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EU's Ashton says Europe must unite on foreign policy

Source: Reuters - Wed 10th Mar 2010

The European Union's foreign affairs chief laid out a stark choice for the region on Wednesday, saying it must pull together in foreign policy or be sidelined by China and India.

Presenting her agenda for the next five years after widespread criticism of her performance, Catherine Ashton told the European Parliament that Europe was declining as a world power and losing influence.

Europe's share of the world's population has fallen from a quarter a century ago to just 7 percent today and its share of global output has dropped from 28 percent to 21 percent since World War Two, leaving it lagging Asian powers, she said.

"The economies of China, India and others are racing ahead at 10 percent a year. Economic weight is translating into political clout and self-confidence" said Ashton, the EU's high representative for foreign affairs and security policy.

"You feel it everywhere from negotiations on climate change and Iran, to big energy deals in Africa or Central Asia. If we pull together we can safeguard our interests. If not, others will make the decisions for us. It's that simple."

Ashton, 53, a former EU trade commissioner, was a surprise appointment to her new post. She has struggled to overcome her critics since starting the job in December, has little experience in diplomacy and has never held elected office.

She signalled to parliament she would be pragmatic in foreign policy, and link it closely with trade and finance.

Ashton described the EU's priorities as maintaining close ties with the United States but also having a strong "neighbourhood" policy for countries close to the EU borders. 

She said the Union, representing 27 countries and more than 500 million people, should build on its alliances with NATO and the United Nations.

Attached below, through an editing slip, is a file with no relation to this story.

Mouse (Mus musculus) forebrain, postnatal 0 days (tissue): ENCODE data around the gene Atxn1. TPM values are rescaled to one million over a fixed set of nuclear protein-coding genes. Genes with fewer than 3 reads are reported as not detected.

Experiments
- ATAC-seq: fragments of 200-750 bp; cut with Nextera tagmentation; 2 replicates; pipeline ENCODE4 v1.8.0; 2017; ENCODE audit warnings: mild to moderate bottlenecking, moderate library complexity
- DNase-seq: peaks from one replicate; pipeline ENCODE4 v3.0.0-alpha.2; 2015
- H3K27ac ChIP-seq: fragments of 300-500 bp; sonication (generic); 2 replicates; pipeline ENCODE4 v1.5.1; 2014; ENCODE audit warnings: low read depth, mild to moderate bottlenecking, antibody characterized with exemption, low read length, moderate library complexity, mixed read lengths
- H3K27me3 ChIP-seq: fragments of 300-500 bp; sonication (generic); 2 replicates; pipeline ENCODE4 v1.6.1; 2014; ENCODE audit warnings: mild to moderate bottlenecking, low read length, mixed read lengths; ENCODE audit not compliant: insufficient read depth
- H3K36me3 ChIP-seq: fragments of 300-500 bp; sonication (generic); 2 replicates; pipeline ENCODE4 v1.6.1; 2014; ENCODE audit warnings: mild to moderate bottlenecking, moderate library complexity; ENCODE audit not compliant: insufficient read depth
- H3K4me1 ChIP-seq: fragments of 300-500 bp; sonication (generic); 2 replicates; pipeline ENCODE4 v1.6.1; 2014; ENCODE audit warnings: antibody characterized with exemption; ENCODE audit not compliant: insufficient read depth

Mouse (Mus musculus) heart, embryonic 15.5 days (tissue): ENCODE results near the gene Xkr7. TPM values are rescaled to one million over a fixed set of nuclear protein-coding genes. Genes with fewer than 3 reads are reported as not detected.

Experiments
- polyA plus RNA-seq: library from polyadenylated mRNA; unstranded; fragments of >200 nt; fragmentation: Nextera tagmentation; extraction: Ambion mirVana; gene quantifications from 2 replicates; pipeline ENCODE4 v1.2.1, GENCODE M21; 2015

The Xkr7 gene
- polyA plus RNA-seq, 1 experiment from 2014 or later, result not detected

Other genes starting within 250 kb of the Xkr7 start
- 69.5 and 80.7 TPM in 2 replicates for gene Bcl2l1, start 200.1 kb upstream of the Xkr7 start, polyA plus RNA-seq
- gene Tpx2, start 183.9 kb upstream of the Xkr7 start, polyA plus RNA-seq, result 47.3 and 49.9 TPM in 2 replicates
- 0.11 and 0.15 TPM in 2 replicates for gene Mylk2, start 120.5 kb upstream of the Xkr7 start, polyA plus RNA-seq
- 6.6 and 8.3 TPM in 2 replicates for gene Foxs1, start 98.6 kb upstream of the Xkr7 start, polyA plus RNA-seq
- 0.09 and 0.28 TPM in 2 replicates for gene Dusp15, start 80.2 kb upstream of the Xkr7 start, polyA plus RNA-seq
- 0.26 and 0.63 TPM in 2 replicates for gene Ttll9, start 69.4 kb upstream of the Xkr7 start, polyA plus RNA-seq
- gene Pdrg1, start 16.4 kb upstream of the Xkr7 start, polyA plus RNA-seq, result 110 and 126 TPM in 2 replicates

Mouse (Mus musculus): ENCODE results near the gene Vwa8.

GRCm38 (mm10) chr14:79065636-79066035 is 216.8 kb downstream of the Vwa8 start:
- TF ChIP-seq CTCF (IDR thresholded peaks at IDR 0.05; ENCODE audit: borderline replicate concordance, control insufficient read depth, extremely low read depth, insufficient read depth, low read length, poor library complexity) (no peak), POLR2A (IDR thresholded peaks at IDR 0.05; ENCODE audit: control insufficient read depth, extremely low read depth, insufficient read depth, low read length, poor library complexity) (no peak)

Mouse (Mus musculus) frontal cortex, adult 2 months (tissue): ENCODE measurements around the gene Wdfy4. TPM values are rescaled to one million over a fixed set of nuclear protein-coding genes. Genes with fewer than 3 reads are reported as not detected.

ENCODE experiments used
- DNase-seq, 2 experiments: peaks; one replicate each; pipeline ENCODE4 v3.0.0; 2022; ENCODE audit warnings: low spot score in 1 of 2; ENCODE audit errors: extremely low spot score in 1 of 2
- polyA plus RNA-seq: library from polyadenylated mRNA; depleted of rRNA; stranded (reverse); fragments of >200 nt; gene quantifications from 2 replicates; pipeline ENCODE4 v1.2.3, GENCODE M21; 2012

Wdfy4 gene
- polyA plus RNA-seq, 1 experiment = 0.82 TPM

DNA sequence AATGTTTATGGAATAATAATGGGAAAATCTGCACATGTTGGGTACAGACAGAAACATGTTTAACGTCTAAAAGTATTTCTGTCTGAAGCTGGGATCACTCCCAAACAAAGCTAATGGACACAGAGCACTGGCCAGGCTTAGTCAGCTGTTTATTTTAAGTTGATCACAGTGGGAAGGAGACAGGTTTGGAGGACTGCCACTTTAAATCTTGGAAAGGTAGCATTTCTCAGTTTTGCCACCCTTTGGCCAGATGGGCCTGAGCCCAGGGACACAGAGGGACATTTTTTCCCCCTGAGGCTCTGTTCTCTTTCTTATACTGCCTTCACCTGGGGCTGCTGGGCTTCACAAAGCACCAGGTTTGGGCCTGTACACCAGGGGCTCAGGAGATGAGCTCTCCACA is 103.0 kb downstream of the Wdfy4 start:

"Our wider international credibility depends on getting our neighbourhood right" she said, referring to EU policy in the Balkans and with former Soviet republics such as Georgia and Ukraine, a transit route for Russian energy supplies to Europe.


Ashton also underlined the importance of the Middle East - where she will travel next week, visiting Israel and the Palestinian territories, Egypt, Syria and Jordan - and development and security in Africa, particularly Somalia.

"To protect our interests and promote our values, we must be engaged abroad" she said, adding that many poorer states wanted more European involvement but Europe was not doing enough. "This is the time to be smart and ambitious."

The EU has reformed its institutions under its new Lisbon treaty, hoping to gain more diplomatic influence to match its trade and business power.

Ashton is in charge of setting up an EU diplomatic corps, or External Action Service (EAS), which will have as many as 3,000 diplomats driving foreign, aid and trade policies.

Ashton said the EAS, whose structure was expected to be finalised by the end of April but now looks likely to be delayed because of bureaucratic infighting, was essential to the EU avoiding being left behind by other powers.

"Right now we have a chance to build what many across Europe and many in this house have long wanted - a stronger, more credible European foreign policy" she said.

"We should respond as Europeans. First by pulling together, because unity is a precondition for influence. And second by taking action, because the answer to a problem cannot be a paper or a meeting. If you want results, you have to act."

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